Second, the spatial subsidy calculations do not fully account for all the ways that Mexican free-tailed bats may be providing benefits to society. Critics have long pointed out that it is impossible to identify and measure, let alone value, all the ways functioning ecosystems provide benefits to society (Spash 2008, Peterson et al. 2010, Muradian and Rival 2012). It is important to note that in the present analysis, we used two types of ecosystem services—pest control services to cotton, and ecotourism—that happen to be most commonly enjoyed in the United States. However, Mexican free-tailed bats are generalist predators (Lee and McCracken 2005, McCracken et al. 2012) and likely provide significant pest control services to other crops, in particular corn and tomatoes. Unlike cotton, corn and tomato production is common in Mexico. At present, there are insufficient data to assess the species’ pest control services to these crops, as well as any other regulating and cultural services provided by bats. Nonetheless, had the necessary data been available to assess additional ecosystem service values, the spatial subsidy calculations might have been very different: locations in Mexico might have been sending less subsidy to the United States, or perhaps might have been receiving locations.
Finally, our analysis does not consider the three types of uncertainty in our calculations: observation (measurement) error, parametric uncertainty, and external stochasticity (environmental and demographic stochasticity). In future work, we will employ several techniques to address these types of uncertainty, including using parameter ranges for maximum and minimum estimates of service values and proportional dependencies to generate confidence intervals, and varying input parameters such as bat survival and mortality to identify the system’s sensitivity to key factors.
Our results emphasize the necessity of coordinated binational conservation efforts for maintaining habitat across the Mexican free-tailed bat’s range, as well as efforts to protect critical habitat areas in the United States and Mexico. Results from the spatial subsidies approach could be used to more effectively target conservation funding to priority areas. In addition, they could be used as an argument for long-term population-level monitoring, as bats may switch roosts over time, and the population’s viability depends on habitat in both countries (Glass 1982, Genoways et al. 2000, McCracken 2003). North America lacks a formal treaty that protects migratory bats. However, data such as ours that elucidate the cross-border connections between people and locations that receive benefits in one country and those that provide benefits in another country might prove useful for the establishment of such an agreement. Despite the lack of a formal treaty, other North American conservation agreements do exist, such as the Program for the Conservation of Migratory Bats (between the United States and Mexico) and the North American Bat Conservation Partnership (among Canada, the United States, and Mexico) (Keeley et al. 2003, Medellin 2003).
The notion that distant locations in telecoupled systems may be critical to enabling people to benefit from ecosystem services locally addresses a central goal of political ecology: to reveal winners and losers and hidden costs in environmental outcomes (Robbins 2011). In our study, we see a pattern of the benefits from Mexican free-tailed bat ecosystem services in the southwestern United States being largely subsidized by overwintering habitat in central and southern Mexico. In other words, the costs of enabling bat ecosystem services in the southwestern United States are born by habitat and the habitat conservation efforts of people in central and southern Mexico. Elsewhere, we have suggested that the spatial subsidies concept could be used to structure cross-jurisdictional payments for ecosystem services (PES) programs (Semmens et al. 2011, López-Hoffman et al. 2013). For example, our results could be used to argue for U.S. agricultural payment programs to support landowners in Mexico for bat habitat conservation efforts. However, the wise implementation of new ideas such as PES that arise from the ecological and natural resources sciences requires caution and prudence.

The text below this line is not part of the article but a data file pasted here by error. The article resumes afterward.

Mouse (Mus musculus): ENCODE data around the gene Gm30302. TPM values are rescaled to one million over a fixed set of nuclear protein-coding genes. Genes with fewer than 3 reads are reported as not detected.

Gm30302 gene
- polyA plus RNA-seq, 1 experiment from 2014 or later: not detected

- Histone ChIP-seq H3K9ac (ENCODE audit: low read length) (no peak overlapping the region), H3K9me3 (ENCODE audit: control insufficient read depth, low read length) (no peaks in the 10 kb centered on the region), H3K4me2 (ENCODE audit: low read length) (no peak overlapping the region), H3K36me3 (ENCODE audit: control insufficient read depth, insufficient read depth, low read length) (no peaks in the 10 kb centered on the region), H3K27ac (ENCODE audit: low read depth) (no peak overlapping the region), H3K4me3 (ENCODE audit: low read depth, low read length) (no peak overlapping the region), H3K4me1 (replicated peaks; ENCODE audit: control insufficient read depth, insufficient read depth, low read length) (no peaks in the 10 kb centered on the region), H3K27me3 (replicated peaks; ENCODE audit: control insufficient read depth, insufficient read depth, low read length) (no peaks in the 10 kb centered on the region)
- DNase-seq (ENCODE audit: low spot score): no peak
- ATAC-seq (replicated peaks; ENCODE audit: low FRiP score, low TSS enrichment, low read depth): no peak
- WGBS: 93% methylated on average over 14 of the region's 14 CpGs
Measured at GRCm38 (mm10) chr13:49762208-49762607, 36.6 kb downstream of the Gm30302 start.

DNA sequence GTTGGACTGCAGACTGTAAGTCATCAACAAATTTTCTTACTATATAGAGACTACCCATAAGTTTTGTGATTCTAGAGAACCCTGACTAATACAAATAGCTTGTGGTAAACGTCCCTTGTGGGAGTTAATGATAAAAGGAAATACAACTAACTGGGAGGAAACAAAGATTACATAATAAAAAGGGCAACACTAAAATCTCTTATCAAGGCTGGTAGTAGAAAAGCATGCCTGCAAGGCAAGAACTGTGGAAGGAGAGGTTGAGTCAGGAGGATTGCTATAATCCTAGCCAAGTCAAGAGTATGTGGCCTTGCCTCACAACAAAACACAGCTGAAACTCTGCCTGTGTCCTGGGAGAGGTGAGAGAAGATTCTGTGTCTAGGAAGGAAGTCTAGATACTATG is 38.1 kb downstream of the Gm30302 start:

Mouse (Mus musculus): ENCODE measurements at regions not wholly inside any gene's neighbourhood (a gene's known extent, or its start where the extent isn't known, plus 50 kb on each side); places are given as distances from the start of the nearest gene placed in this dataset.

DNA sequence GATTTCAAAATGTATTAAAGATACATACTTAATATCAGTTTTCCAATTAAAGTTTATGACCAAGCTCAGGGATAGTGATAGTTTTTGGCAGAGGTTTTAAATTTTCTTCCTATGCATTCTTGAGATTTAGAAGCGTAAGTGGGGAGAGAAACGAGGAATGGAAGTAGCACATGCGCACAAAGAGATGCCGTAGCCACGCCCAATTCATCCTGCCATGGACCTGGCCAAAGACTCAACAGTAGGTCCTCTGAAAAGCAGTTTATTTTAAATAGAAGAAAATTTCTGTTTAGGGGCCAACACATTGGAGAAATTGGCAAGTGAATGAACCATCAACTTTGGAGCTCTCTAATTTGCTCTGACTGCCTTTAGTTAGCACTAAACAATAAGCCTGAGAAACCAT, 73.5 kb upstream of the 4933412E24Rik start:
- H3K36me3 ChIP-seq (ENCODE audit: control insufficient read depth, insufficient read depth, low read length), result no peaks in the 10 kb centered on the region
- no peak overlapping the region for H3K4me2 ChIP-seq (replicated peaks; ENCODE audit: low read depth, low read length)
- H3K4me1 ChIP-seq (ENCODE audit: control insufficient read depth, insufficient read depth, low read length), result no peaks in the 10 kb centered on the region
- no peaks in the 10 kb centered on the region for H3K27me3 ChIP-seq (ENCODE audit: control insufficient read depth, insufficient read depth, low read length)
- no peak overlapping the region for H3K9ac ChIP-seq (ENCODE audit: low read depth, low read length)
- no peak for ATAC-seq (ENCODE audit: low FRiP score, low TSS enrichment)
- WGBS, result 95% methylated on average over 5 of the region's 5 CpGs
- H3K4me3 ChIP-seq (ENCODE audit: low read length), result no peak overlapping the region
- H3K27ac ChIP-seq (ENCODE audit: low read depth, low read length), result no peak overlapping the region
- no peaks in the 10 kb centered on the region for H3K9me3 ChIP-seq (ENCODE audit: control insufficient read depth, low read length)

The goal of the telecoupling conceptual framework is to stimulate research that elucidates, measures, and ultimately enables society to govern long-distance cause-effect relationships in social-ecological systems. However, to fully implement the conceptual framework requires the ability to quantify the degree of telecoupling between locations. We have used spatial subsidies, which measure the degree to which a migratory species’ ability to provide services in one location depends on habitat in another location, as an example of how the telecoupling framework can be operationalized. The spatial subsidies approach identifies sending and receiving areas and indicates the degree to which different locations are telecoupled to one another. We thus present a first step toward identifying and quantifying telecoupled interactions that arise from migratory species and the ecosystem services that they provide to their human beneficiaries.
We thank D. Munier, J. Pierce, and P. Ellsworth for providing information on insecticide use in cotton. This work was funded by National Science Foundation awards (DEB-1118975 and DEB-1518359) to LLH. Additional support was received from the U.S. Geological Survey's John Wesley Powell Center for Analysis and Synthesis working group, Animal Migration and Spatial Subsidies: Establishing a Framework for Conservation Markets. LLH and KBJ thank the sTeleBes working group of the sDiv Synthesis for stimulating discussion about telecoupled ecosystem services, in particular K. Frank.